He is obviously sad to see Beal leave, but Donovan shouldn't be devastated for two reasons: He knows things could have been a lot worse, and he had been planning for just this situation.

As the season ended with a loss to Louisville in the Elite Eight, there was speculation the Gators would lose four of their five starters. Erving Walker is graduating, but Beal, Patric Young and Kenny Boynton were also considering leaving. Young and Boynton, however, elected to stay, which means the Gators will have one of the Southeastern Conference's top scorers and big men on the floor in 2012-13.

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PHOENIX -- There is nowhere to hide. There are no secrets to keep and no shocking, revolutionary game plans to unveil.

With Louisville and Florida, this would also be the case in November: Is there a high-profile coaching duo as familiar with one another as Rick Pitino and his former star player and pupil, Billy Donovan? No.

That familiarity will play a factor, no doubt ... but it's also the default situation for any two teams squaring off with a Final Four berth on the line. By this point, the Cardinals and Gators are what they are. Both teams have revealed themselves in their three NCAA tournament victories to date. And both coaches will prepare their teams accordingly.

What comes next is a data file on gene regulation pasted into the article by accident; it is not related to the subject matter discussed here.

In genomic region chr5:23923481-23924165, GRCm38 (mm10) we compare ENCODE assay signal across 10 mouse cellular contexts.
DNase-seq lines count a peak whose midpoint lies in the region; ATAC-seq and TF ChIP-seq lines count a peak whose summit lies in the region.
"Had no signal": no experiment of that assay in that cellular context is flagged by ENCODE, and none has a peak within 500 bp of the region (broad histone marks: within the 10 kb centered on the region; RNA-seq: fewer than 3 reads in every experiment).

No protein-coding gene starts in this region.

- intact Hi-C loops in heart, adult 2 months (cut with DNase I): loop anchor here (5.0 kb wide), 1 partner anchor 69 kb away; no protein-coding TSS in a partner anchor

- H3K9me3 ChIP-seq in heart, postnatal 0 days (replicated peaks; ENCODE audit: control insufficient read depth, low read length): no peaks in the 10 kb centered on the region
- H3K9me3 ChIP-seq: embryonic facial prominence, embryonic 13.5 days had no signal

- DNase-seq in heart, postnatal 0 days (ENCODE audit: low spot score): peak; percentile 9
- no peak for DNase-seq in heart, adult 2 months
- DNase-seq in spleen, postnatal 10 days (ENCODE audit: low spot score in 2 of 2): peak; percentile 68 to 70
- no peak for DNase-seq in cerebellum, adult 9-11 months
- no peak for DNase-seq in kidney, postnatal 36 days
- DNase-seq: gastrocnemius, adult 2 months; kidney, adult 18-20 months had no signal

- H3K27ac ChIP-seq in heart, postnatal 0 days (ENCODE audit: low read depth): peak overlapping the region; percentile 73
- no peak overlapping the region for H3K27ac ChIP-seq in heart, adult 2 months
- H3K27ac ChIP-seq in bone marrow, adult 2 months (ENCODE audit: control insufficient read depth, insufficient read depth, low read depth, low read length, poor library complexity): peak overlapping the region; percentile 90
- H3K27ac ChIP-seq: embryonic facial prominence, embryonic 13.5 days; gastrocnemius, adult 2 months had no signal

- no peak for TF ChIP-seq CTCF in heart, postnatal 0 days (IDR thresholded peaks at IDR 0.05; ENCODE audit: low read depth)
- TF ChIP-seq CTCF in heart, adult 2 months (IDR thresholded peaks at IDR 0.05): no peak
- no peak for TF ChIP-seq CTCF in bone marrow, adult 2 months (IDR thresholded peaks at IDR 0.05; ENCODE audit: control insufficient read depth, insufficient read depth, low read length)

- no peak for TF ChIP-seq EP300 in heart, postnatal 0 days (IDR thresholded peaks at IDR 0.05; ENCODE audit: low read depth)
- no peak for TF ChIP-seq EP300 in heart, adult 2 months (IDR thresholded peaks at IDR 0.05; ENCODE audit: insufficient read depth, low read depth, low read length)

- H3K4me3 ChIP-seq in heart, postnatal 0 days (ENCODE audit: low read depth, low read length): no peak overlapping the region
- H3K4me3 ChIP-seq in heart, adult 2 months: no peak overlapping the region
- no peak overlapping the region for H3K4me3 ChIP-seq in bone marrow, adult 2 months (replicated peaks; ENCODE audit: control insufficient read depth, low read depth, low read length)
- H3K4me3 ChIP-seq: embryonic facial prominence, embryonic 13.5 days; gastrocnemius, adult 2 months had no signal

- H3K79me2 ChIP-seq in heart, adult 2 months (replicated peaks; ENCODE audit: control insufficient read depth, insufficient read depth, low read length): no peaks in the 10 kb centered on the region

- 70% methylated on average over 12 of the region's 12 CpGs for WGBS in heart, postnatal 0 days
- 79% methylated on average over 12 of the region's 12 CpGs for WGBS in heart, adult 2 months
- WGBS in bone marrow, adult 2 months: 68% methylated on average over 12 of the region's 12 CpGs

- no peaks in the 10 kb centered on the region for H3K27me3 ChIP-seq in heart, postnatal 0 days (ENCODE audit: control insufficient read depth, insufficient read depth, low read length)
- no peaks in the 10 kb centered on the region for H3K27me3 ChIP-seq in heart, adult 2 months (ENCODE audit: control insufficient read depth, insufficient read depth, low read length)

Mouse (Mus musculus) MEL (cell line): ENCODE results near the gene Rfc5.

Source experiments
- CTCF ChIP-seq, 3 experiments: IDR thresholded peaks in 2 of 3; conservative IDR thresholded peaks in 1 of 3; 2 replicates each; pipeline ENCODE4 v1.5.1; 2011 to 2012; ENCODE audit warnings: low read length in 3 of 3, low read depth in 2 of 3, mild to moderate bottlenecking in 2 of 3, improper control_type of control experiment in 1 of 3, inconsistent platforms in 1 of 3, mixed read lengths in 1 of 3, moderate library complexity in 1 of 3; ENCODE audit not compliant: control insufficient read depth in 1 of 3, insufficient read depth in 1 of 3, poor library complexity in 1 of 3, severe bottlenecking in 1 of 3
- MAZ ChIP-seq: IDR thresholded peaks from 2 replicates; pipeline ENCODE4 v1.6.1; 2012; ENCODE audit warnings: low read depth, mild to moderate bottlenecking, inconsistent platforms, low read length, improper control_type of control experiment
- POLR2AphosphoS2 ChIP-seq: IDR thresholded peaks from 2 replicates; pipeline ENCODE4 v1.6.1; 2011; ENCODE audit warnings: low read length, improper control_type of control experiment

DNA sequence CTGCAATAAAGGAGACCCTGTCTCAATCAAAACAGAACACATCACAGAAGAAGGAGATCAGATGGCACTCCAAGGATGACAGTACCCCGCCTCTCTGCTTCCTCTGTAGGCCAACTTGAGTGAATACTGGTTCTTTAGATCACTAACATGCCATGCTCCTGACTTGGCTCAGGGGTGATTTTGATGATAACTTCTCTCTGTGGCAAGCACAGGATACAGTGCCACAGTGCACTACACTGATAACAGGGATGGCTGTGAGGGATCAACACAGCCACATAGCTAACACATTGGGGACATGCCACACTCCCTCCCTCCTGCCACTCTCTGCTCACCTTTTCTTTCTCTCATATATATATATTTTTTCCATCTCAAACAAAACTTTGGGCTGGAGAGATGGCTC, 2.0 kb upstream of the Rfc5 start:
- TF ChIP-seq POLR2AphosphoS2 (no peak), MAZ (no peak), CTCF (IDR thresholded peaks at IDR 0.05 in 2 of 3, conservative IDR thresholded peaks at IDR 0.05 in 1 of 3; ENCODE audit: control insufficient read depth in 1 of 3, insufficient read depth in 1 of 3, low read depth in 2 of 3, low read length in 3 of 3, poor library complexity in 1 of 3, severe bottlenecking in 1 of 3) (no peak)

What do those preparations entail?

There's the obvious strength-on-strength matchup: Over the course of the season, Florida's offense has been one of the best and most efficient in the country. As of Friday's pregame press conferences, the Gators ranked No. 3 in adjusted efficiency, per KenPom.com. Louisville, meanwhile, has likewise been a great defensive team all season -- after Thursday night's historically brutal lockdown of No. 1-seeded Michigan State, the Cardinals rank No. 1 in the nation in defensive efficiency.

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GAINESVILLE, Fla. -- Here are five things to watch for in Saturday's Florida-Louisville matchup in the Elite 8 (4:30 p.m. ET on CBS) in Phoenix, Ariz.

Man in the middle: Louisville center Gorgui Dieng presents the same kind of trouble for the Gators as Kentucky's Anthony Davis. He's a shot-blocking machine who should make smaller guards Erving Walker (5-foot-8) and Kenny Boynton (6-1) think twice about driving the lane. The 6-11 Dieng already has Louisville's single-season blocks record (123 and counting) and is averaging 9.2 points and 9.1 rebounds per game. Against Michigan State on Thursday, Dieng tied his career high with seven blocks and added nine rebounds, five points and three steals. He's had at least five blocks in a game 11 times this season. Florida can't allow him to control the paint the way he did against the Spartans. It'll be up to 6-9 center Patric Young to make Dieng guard him and try to get him in foul trouble.